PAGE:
Truth without grace is mean. Grace without truth is meaningless. Truth and grace together are good medicine. ~ Chris Hodges
“Does it really matter what this movie is rated?”
“How should I vote on issues that contradict my beliefs?”
“When is it appropriate for me to bring up my faith with my coworkers of different faiths?”
Sound familiar? More and more Christians today are asking questions like these as they grapple with how to live out their faith in that world that seems to change at dizzying speed. We all feel the struggle between standing firm in our faith while loving others. Or, as Jesus described it, being in the world but not of it (see John 17:16).
It can be difficult to navigate. But as followers of Jesus, we have an important message to share. Jesus commanded us to go into the world and “make disciples of all nations” (Matthew 28:19), and His sacrifice on the Cross makes it possible for all people — no matter how different they might seem from us — to find hope in a relationship with the living God. When those around us experience His forgiveness, they can begin living in the freedom of His grace.
The challenge, of course, occurs when our beliefs, convictions, practices, and lifestyles collide with those of the people we are trying to reach. God’s Word instructs us to go one way, but they insist on going their own way. In such situations, we are faced with the responsibility to stand firm in our faith while continuing to love others like Jesus loves them.
Finding balance while living in this tension is what The Daniel Dilemma is all about. While the book focuses on the prophet Daniel’s example of living faithfully within the secular culture of Babylon, in this study we will focus on the issues Daniel faced — issues we still face today — with Jesus as our model and guide. As challenging and frustrating as it may feel sometimes, there is a way to stand strong and love well.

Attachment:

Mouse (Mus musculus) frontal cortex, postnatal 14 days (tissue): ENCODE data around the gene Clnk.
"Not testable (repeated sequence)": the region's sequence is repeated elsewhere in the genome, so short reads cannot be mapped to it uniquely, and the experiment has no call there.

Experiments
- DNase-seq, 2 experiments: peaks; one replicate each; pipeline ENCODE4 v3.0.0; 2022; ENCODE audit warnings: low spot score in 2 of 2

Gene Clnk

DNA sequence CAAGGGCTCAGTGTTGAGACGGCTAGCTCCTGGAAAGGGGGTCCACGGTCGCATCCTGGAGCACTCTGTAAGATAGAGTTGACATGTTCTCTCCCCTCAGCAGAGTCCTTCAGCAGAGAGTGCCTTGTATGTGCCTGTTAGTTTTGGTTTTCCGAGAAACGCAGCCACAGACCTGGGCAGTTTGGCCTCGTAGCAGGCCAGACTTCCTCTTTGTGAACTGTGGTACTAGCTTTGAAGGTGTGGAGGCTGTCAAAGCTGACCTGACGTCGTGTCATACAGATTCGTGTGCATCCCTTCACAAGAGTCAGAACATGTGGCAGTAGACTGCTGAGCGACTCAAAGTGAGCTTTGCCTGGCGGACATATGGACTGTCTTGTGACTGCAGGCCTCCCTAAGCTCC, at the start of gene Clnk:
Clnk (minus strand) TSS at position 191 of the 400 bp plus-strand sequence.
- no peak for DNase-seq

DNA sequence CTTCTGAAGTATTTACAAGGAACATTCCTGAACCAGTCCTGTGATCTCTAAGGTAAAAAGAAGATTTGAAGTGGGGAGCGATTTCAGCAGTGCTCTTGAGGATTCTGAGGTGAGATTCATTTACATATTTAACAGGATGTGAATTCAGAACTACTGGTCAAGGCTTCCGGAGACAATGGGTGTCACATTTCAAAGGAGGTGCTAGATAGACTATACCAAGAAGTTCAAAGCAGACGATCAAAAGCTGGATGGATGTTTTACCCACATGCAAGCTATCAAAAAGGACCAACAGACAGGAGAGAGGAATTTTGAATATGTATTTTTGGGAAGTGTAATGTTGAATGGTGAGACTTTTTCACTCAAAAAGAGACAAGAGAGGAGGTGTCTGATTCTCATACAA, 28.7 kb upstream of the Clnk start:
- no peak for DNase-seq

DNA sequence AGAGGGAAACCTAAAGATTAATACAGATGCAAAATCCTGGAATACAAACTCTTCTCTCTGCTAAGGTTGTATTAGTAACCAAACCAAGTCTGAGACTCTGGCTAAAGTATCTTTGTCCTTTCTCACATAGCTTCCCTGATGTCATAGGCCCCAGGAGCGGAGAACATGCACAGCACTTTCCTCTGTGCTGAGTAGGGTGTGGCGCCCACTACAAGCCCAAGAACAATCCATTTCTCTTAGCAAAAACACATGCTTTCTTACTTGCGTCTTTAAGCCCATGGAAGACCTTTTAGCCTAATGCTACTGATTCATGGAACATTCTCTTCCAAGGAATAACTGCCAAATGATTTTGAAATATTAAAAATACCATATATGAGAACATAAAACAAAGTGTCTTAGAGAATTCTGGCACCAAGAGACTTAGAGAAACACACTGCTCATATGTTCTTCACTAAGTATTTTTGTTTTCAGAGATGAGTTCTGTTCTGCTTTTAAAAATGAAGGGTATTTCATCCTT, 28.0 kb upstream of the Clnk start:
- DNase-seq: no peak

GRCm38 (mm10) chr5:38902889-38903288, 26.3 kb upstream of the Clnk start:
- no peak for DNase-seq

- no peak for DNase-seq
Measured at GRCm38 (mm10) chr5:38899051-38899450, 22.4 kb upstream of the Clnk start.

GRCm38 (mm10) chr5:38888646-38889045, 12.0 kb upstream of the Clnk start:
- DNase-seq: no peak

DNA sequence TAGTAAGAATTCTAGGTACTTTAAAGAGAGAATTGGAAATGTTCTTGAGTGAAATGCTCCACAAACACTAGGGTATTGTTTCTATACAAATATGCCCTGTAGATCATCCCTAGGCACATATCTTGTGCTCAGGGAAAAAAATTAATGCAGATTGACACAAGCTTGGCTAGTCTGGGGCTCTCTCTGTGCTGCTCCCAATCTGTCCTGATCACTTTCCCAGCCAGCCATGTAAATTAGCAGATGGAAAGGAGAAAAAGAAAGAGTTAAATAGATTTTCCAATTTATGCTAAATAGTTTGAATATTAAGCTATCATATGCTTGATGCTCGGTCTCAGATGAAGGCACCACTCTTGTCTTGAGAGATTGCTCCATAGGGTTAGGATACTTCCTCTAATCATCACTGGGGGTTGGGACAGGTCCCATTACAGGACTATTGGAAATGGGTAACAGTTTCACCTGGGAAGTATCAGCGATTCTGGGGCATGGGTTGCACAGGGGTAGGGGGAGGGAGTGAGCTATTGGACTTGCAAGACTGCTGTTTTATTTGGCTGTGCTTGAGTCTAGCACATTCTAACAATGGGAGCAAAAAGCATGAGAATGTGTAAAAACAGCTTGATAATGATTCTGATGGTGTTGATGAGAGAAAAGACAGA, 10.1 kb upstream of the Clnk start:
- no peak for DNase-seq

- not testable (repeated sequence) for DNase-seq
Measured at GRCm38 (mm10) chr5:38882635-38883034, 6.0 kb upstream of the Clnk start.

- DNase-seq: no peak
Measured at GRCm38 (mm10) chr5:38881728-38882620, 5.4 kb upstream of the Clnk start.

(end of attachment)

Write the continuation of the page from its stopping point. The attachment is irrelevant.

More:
So let’s get started!
For this first session, go around the group and introduce yourselves to one another, and then answer the following questions:
What one word would you choose to describe your feelings about starting this study? How does this word reflect your expectations?
How have you experienced the tension between loving others where they are in life and standing firm to God’s principles in the Bible?
Play the video segment for session 1. As you watch, use the following outline to record any thoughts, questions, or points that stand out to you.
Being in the world but not of it
Jesus’ prayer in the Garden of Gethsemane
Three things to help us navigate the tension:
Lord, sanctify me
Lord, solidify me
Lord, send me
We’re all called to make a difference
Take a few minutes with your group members to discuss what you just watched and explore these concepts in Scripture.
- In the video, Chris shares about making changes in his life after becoming a Christian. What changes did you make after inviting Jesus into your life?
- How did others, especially your family and friends, respond when they saw the changes you made after becoming a follower of Jesus?
- Read John 17:13-19. What surprises you most about Jesus’ prayer, considering that He was about to die the next day?
- Why do you think Jesus asks God not to take His followers out of the world?
- What comes to mind when you hear the word sanctified at the end of this passage? What does sanctified mean to you?
- Jesus said, “You are the light of the world” (Matthew 5:14). What does it mean for you to let your light shine where others can see it?
Close out today’s session by completing this short activity on your own.
- Briefly review the video outline and any notes you took.
- Write down the most significant point you took away from this session — from the teaching, activities, or discussions. What I want to remember from this session is . . .
Go around the room and share any personal prayer requests you’d like the group to pray about. Conclude your session by praying for these requests together. Ask God to work in each of your hearts throughout the week as you reflect on all you’ve covered during this first meeting.
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Come share your thoughts on The Daniel Dilemma on our blog. We would love to hear from you!